Preserving History: Documenting and Replicating Historic Small Craft
Veteran builders Greg Rössel and Ben Fuller will take listeners on a historical boatbuilding journey starting with a description of old time methods of construction, how the process of taking lines was developed, and why it's important to document and preserve historic craft.
This lecture is free and open to the public with a suggested donation of $10.
Greg grew up cruising on the waters of New York Harbor and spending time in the boatyards on the south shore of Staten Island where economics (more than anything else) made wooden boats the craft of choice. He makes his home in Troy, Maine where he specializes in the construction and repair of small wooden boats. Since graduating at the top of his class in boatbuilding technology from Washington County Vocational Technical Institute, Greg has had a multifaceted career. For several years, he was an assistant restorer for a major private collection of antique runabouts and airplanes. Then he spent another couple of years as an instructor and assistant director at Maine Maritime Museum’s Apprenticeshop program. Since the late 1980s, Greg has been an instructor at WoodenBoat School, teaching lofting, skiff building, and the Fundamentals of Boatbuilding. Also, for the nearly 30 years he has been producing a weekly two-hour radio program about world music which (mercifully) has absolutely nothing to do with boats.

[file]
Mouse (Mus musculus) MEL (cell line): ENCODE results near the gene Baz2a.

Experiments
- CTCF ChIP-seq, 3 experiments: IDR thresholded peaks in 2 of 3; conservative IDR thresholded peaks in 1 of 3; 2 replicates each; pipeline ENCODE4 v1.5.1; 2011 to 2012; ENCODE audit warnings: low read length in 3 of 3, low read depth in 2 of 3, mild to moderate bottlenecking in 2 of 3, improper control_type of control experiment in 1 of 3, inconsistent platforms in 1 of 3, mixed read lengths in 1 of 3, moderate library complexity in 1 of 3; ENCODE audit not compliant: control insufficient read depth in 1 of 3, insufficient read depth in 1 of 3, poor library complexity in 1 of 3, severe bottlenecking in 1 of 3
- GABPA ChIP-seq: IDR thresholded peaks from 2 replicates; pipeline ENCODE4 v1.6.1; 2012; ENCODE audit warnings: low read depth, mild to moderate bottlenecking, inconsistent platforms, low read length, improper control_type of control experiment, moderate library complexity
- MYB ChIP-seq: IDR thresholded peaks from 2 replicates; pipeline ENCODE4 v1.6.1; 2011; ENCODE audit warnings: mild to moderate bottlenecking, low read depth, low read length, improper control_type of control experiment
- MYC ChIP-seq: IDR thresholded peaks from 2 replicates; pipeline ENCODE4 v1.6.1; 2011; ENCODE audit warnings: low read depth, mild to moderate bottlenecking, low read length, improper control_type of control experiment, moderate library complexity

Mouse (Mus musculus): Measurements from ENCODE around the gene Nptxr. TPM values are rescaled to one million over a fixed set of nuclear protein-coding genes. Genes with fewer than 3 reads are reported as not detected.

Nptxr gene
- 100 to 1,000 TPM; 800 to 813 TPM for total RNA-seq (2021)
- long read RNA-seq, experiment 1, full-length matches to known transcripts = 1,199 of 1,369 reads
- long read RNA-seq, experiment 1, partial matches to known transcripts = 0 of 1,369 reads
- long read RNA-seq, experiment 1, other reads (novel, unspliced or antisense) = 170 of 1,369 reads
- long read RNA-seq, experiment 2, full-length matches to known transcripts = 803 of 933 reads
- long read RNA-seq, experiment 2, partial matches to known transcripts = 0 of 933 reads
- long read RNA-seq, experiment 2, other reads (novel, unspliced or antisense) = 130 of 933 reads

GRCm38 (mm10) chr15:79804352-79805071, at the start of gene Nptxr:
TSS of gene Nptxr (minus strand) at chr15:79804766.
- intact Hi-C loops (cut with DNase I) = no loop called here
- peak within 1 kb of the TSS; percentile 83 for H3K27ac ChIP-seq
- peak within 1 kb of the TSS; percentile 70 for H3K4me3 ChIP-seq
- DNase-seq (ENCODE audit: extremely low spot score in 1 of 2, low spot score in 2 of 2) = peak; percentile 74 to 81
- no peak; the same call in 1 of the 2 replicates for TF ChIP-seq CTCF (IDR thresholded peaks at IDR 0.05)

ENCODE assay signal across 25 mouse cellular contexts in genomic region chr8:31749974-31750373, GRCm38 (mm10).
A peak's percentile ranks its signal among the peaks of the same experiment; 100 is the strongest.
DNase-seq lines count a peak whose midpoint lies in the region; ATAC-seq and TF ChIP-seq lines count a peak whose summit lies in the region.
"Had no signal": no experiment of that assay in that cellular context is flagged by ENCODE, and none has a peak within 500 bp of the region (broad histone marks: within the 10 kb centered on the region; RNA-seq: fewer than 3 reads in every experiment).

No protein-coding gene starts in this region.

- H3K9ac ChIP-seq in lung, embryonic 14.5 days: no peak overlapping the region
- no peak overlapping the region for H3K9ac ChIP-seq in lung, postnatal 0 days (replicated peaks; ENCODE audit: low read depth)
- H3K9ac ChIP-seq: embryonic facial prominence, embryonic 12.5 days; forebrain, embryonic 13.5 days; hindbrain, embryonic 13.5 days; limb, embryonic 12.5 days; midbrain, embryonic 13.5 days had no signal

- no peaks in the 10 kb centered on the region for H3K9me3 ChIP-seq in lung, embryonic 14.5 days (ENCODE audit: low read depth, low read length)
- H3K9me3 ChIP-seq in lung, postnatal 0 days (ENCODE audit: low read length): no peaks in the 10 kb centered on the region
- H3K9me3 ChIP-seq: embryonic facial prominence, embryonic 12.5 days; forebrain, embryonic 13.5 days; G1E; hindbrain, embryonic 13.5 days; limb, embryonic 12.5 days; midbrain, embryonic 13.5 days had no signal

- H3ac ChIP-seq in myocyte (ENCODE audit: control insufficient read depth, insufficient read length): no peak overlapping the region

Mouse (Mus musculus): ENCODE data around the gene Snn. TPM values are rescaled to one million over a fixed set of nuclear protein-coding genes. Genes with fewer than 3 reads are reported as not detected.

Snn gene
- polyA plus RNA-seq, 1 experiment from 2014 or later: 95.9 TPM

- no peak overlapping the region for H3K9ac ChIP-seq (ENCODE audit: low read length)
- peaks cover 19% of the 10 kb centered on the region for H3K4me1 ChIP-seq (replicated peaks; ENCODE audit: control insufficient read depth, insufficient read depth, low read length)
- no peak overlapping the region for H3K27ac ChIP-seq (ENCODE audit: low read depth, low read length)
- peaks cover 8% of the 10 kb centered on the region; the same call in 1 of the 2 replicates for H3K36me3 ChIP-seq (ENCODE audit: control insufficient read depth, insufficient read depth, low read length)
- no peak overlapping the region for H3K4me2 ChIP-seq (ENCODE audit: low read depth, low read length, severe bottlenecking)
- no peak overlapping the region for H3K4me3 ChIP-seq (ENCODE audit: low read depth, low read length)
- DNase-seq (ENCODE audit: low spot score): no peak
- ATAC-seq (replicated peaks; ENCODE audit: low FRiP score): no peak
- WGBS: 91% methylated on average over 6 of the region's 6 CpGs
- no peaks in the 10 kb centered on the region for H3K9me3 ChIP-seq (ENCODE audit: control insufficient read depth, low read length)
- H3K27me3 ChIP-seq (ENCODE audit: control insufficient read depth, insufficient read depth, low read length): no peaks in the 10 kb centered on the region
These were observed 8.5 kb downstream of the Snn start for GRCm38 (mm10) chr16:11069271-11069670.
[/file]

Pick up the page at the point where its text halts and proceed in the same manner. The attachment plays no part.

Ben started racing in one-designs, including his Jet 14, and continued during college. He took up whitewater paddling in graduate school, building and racing slalom and wild-water kayaks, then started learning about traditional boats while serving as the Chesapeake Bay Maritime Museum’s first curator, in the process picking up a Culler skiff and an International Canoe. He continued his interest in small boats while managing the curatorial department at Mystic Seaport where he was responsible for the traditional boat programs led by John Gardner and Barry Thomas. While at Mystic, he obtained a Delaware Ducker, a type of boat he had learned about from Josef Leiner while he was in the Chesapeake. He gradually expanded his fleet to include sea kayaks, a marathon canoe, and a catboat. After leaving the Seaport and moving to Maine, Ben worked for the Apprenticeshop in Rockland, and sat for and received his Coast Guard license which enabled him to take passengers for hire aboard Friendship Sloops and to teach seamanship courses at the WoodenBoat School. Later, he became a Registered Maine Guide and began teaching sea kayaking. Ben has written for WoodenBoat, and other traditional boating publications, and currently is the curator at the Penobscot Marine Museum in Searsport, Maine.
Photo Credit: Greg Rössel